Your child’s difficulties can take many forms. So, to manage the situation better, it can be beneficial for you to establish a routine for your child. Routine can be reassuring for the child because it allows him/ her to know what to expect. It is essential to know that a child can easily be confused by new or unforeseen things that come into his/ her life; you may have noticed this yourself a few times.

Thus, to reduce the risk of worsened symptoms, please create a routine schedule for them. Once you know your child has developed both ADHD and anxiety, conservative treatment strategies come into play, such as therapies and medications. But there is a lot you can do to aid the healing process. This portion of the guide contains a comprehensive management plan to help you and your child better handle emotional symptoms.

Talk to Your Child

You should constantly monitor your child’s behaviors. If he or she has stopped interacting or is afraid of certain things such as; making or meeting new friends, new places, too much involvement in video games, etc., discuss these things with him/her in detail.

Validate Their Feelings

If your child has anxiety or ADHD, do not scold them. Instead, talk to him/her and find out what they are experiencing to ease their symptoms.

 

Anxiety
Management Options for Anxiety Disorders

 

Calm Yourself

Often, the family becomes annoyed with anxious and ADHD kids, and other members may develop general anxiety. Most of the time, the family starts losing their cool and becomes irritable. Remember that throughout childhood, kids spend a significant amount of time observing their parents. They may learn how to respond to stressful situations like anxiety attacks or ADHD hyperactivity by imitating you. What you do will set an example for your child in the future.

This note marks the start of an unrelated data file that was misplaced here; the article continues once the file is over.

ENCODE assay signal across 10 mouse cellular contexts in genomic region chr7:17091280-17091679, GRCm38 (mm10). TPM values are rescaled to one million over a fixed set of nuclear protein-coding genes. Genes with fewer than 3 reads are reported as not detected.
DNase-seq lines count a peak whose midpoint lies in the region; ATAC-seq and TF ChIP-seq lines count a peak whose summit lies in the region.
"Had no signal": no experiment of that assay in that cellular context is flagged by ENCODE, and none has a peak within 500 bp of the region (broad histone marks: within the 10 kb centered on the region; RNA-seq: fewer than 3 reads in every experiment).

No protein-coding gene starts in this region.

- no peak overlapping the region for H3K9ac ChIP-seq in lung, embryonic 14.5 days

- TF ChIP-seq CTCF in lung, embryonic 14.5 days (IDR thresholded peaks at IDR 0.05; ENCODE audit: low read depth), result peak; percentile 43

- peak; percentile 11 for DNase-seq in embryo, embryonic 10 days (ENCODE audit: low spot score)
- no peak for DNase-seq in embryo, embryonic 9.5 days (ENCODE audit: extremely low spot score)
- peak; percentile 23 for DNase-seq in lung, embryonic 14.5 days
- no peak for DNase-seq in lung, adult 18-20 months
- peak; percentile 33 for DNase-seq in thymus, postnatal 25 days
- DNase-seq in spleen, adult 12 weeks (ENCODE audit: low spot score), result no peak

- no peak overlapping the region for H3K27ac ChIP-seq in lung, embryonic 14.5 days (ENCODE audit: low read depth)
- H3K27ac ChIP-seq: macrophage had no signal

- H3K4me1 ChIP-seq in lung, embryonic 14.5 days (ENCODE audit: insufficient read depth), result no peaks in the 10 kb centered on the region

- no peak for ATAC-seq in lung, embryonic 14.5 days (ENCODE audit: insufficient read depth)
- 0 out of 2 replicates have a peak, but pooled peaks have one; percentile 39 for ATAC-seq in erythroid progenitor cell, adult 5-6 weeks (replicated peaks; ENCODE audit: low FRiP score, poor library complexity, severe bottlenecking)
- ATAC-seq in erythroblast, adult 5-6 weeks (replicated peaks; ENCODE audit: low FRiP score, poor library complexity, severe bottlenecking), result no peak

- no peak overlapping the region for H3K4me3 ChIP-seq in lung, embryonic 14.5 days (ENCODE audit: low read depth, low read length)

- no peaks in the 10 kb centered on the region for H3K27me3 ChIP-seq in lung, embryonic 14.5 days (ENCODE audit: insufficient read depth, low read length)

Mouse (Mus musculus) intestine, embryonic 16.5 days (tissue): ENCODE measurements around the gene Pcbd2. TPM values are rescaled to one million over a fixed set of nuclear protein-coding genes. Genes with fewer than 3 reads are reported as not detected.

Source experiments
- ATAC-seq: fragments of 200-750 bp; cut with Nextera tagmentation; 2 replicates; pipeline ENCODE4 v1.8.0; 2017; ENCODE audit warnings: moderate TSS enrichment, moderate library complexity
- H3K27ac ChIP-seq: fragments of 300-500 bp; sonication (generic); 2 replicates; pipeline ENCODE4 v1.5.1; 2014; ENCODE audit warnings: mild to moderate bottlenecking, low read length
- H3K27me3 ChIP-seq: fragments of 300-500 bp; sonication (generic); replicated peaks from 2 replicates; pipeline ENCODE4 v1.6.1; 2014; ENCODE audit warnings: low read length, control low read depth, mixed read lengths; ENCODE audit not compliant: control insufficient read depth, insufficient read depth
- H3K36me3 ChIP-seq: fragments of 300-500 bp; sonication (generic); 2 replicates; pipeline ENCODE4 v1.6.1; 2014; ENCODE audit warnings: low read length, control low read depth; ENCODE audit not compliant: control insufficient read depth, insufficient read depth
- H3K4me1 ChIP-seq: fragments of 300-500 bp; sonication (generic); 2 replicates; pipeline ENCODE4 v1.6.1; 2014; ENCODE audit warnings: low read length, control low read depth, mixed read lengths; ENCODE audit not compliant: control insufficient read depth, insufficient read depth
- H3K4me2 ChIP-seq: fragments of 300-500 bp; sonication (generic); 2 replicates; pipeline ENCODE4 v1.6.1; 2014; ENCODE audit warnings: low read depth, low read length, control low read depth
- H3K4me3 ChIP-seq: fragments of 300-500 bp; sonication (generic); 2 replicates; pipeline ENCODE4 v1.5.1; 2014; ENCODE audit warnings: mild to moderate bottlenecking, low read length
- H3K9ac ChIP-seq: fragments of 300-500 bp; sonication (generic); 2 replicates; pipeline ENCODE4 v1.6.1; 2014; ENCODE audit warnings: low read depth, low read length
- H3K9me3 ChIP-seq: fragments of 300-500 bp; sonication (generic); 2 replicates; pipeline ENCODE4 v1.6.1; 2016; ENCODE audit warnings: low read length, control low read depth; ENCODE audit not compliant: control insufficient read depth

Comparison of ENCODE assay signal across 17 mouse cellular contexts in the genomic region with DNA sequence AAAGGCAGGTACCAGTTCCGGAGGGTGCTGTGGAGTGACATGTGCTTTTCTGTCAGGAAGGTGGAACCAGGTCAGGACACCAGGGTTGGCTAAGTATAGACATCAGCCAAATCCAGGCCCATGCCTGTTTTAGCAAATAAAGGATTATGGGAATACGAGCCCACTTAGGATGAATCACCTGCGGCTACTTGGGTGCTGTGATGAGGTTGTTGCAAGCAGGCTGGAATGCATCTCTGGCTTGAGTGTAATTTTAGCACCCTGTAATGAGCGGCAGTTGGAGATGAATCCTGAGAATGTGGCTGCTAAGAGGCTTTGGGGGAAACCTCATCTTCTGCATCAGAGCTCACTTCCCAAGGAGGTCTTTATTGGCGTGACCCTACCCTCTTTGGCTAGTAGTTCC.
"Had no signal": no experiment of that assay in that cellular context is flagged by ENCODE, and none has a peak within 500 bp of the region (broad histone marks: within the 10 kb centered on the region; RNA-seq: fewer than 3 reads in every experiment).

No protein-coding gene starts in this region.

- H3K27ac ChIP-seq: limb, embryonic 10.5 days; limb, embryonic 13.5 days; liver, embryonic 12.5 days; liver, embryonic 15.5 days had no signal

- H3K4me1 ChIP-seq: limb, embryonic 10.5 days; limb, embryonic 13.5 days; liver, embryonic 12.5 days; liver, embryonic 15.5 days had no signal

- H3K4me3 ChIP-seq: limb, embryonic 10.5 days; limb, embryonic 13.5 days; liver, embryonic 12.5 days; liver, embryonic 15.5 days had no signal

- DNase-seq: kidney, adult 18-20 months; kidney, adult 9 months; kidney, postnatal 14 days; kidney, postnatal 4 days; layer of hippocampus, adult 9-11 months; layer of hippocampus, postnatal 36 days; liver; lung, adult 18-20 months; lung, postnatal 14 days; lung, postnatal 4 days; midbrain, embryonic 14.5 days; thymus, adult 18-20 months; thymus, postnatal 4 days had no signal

Patience Is a Virtue

You may find it frustrating when your child misbehaves or is rude and abusive. Just remember that they, too, are struggling, and they need an outlet to release their pressures.

Encourage Your Child

You must remind your child of the bright side of things whenever he/she feels anxious and depressed. Determine easy ways for him to cope with stress outside of the home. Remind him of his successes and associate them with the intrinsic qualities he/she possesses: “You continued even when it was difficult. You have shown perseverance.”

Consult an Expert

ADHD and anxiety symptoms cannot be handled or managed in this fashion by parents on their own. You will need a mental health expert who is certified to recommend treatments for ADHD and anxiety symptoms on a clinical basis. Remember that assessing the severity of ADHD and anxiety is essential to find the best way to resolve the issue. The earlier your child receives treatment, the better his/her daily life will be.

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4: ADHD and Anxiety in Adults

In the previous chapter, we discussed ADHD and anxiety in children, but adults have similar signs and symptoms with greater severity. Adults with ADHD tend to have impulsive behavior, inattention, and anxiety attacks frequently. People who have ADHD generally live with some form of anxiety disorder.

How Is an Anxiety Disorder Related to Attention Deficit Hyperactivity Disorder in Adults?